An often overlooked (but highly entertaining) horror series is the Sleepaway Camp movies. The films feature one of the greatest twists in a horror movie ever, a really good sequel, and a couple ho-hum sequels. However, the entire series is worth a look to see how good horror can be…and how bad. The movies were never afraid to show the evil side of children, and actually cast children (instead of adults acting as children) in them. The kills are pretty creative throughout to boot.
In Sleepaway Camp, we meet young and troubled Angela (Felissa Rose). Now, spoilers but, Angela is not really Angela. She is a boy. When he was younger, his father and sister (Angela) were killed in a tragic boating incident. After being sent to live with his aunt, she decides to raise him as a girl (as she already has a boy named Ricky (Jonathan Tiersten)). Confused? So was Angela. Her father was gay to boot and her crazy aunt looks and acts like a drag queen. There are quite a few interpretations of the film, but one of my favorites involves reasoning behind her aunt’s madness. She may have been married to Angela’s father’s lover. After he passed, this man took his life and left his wife with homophobic rage to pass on to her young children. Now most children are oblivious to this stuff until they hit puberty. Sleepaway Camp is Angela’s slow realization that she is different from everybody else around her. His two worlds collide in a violent display of anger. And, as the other children discover themselves emotionally, Angela is filled with the urge to keep her secret at all costs while battling her natural instincts and instilled hatred. In a time of same sex marriage, I’m surprised this film doesn’t get more play for this fact alone. We have all heard about how It Follows is an allegory about STD’s. Well, Sleepaway Camp is an allegory about coming out of the closet.
With all that said, this film is really messed up. Camp counselors openly talk about molesting the children. A girl is killed by a curling iron to the you-know-what. While Angela (the killer) is not shown on screen actually committing the murders, the violence is pretty top shelf. And, yes, you kind of expect that Angela was the murderer all along (or her crazy aunt followed her to camp but that would have been completely too much of a Friday the 13th rip-off), but nobody saw the fact that Angela was not a girl. When I first saw this movie, the ending about knocked me on the floor.
And what is the best way to follow up a great ending to a horror movie? It’s to make a great sequel. While Sleepaway Camp 2 drops the homosexuality angle, it is boiling over with 80s horror goodness. Angela is back (but is now played by Bruce Springsteen’s little sister Pamela Springsteen), and her sexuality is no longer driving her murderous ways. Her morals do. She is working at the same camp under an assumed name. While camp has been awful for everybody around her, she has twisted her time at camp to be one of the best memories in her head. She really wants to be a great camp counselor…but today’s kids are just disrespectful and bad people. She begins ridding the camp of these awful children before just taking out everybody at the campsite.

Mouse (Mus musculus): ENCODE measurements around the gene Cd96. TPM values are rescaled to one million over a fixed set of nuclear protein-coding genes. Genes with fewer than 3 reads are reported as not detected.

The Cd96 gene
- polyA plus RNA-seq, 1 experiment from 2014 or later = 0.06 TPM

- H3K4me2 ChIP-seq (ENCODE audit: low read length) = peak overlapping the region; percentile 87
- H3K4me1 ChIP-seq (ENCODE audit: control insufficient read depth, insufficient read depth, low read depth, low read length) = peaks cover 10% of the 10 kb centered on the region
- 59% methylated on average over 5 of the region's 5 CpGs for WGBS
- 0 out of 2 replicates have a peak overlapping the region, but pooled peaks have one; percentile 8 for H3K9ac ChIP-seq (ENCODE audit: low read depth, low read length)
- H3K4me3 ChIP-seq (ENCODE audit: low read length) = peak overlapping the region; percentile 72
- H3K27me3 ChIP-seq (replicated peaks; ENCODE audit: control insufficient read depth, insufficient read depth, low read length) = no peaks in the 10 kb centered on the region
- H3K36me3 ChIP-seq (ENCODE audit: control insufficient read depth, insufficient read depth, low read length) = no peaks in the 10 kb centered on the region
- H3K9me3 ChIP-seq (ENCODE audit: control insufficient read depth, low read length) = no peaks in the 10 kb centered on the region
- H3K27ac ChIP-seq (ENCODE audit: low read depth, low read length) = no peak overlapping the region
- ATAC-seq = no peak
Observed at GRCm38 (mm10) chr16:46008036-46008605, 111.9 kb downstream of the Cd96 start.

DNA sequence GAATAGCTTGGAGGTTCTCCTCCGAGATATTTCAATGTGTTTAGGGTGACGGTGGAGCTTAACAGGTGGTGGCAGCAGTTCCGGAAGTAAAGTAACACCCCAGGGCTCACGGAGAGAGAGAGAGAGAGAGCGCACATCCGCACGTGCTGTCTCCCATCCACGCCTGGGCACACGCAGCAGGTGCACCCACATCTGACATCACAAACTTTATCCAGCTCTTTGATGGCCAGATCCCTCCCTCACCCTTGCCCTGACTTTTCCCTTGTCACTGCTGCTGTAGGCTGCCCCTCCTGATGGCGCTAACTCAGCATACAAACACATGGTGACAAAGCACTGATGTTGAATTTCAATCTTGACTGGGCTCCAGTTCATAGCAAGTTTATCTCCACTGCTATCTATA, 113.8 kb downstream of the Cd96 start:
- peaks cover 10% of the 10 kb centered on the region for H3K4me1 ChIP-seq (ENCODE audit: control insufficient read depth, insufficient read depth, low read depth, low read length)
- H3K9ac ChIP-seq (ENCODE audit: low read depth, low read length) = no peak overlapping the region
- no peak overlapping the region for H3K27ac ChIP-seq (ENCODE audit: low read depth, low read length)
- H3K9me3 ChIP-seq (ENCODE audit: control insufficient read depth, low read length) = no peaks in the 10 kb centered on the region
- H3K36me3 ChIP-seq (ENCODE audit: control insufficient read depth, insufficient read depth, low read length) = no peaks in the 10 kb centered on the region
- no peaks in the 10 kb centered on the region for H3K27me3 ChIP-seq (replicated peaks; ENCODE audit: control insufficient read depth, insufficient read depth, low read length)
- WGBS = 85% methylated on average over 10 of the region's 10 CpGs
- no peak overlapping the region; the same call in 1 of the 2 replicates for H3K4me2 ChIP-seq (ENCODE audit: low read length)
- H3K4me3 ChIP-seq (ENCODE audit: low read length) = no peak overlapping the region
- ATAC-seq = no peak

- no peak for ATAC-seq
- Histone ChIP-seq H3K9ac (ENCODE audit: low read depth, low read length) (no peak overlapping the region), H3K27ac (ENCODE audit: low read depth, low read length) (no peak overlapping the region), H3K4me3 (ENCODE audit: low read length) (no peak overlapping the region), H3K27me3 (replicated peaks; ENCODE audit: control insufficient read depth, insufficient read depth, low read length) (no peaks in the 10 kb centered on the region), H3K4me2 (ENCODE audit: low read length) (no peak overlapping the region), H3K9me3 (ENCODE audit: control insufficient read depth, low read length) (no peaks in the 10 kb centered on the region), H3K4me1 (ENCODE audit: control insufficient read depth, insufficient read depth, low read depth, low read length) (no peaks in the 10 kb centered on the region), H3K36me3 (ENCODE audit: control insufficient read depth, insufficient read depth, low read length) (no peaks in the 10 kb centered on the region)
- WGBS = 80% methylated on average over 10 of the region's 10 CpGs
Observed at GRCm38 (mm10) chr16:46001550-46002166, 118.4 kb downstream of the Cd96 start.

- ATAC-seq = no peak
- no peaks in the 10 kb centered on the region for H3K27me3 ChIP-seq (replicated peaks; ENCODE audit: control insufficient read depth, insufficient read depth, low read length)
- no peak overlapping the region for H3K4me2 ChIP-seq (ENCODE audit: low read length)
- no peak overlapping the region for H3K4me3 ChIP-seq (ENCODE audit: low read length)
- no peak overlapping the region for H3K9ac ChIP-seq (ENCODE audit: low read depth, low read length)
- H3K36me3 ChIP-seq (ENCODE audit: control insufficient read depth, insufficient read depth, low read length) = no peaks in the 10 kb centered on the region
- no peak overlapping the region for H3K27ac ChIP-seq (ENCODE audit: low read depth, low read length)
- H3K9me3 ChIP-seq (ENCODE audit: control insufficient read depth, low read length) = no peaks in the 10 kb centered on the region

There is no mystery of who the killer is in Sleepaway Camp 2. It’s a tongue in cheek slasher that features some of the best kills in the series. My absolute favorite is when the foul mouthed girl is drowned in the outhouse, but the cabin of horrors is just wonderful. Horror movies today just don’t have scenes like this anymore. She poses all of her victims in the cabin so that (later) another character can discover them. It’s like going to a haunted house, and I really miss scenes into today’s slashers. The final girl (Renee Estevez) is likable to both the audience and Angela, and her fate is unknown at the end.
Unfortunately, the cheesy goodness of Sleepaway Camp 2 did not translate to Sleepaway Camp 3. Angela is back, but this time she is posing as a camper instead of a counselor. The camp has now been converted to a troubled kids camp and Angela formulaically picks off the campers one at a time. She uses a stick often to beat her victims (which gets old fast) and her victims are stock caricatures. Even when the kills are imaginative, the physics are very questionable (115 pound person lifting another on a flagpole with ease) or the kills dampered by questions (Why didn’t the counselor just stand up when Angela pushes her into the trash?). Hell, even her biggest foe of the movie (police officer and father of one of her victims) is easily dispatched with a gun and without much of a struggle. The movie does bring back the cabin of horrors I liked in the second installment, but that may be more a product of the formula used in horror at the time than anything else. Sleepaway Camp 3 feels more like a parody of the second installment than a sequel.
Return to Sleepaway Camp ignores the Springsteen-played Angela and is a direct sequel to the original movie. While the series has teetered on focusing on kids behaving badly, the kids in Return are just downright awful people. They aren’t even caricatures like the third installment. They are just mean, mean people and totally unlikable to the audience. And, as this series has focused on Angela, Return unsuccessfully tries to offer its audience a red herring that is so obvious that my 6 year old could have figured it out. The kills in this one aren’t very imaginative either. Return was made in 2002 but sat in distribution hell until 2008. It’s sad that the series went out on this note.
But don’t take my word for it. The original just got a new DVD release. Parts 2 and 3 are streaming on Netflix regularly. Check them out and let’s all sit back and wait for the inevitable remake that should be coming down the line.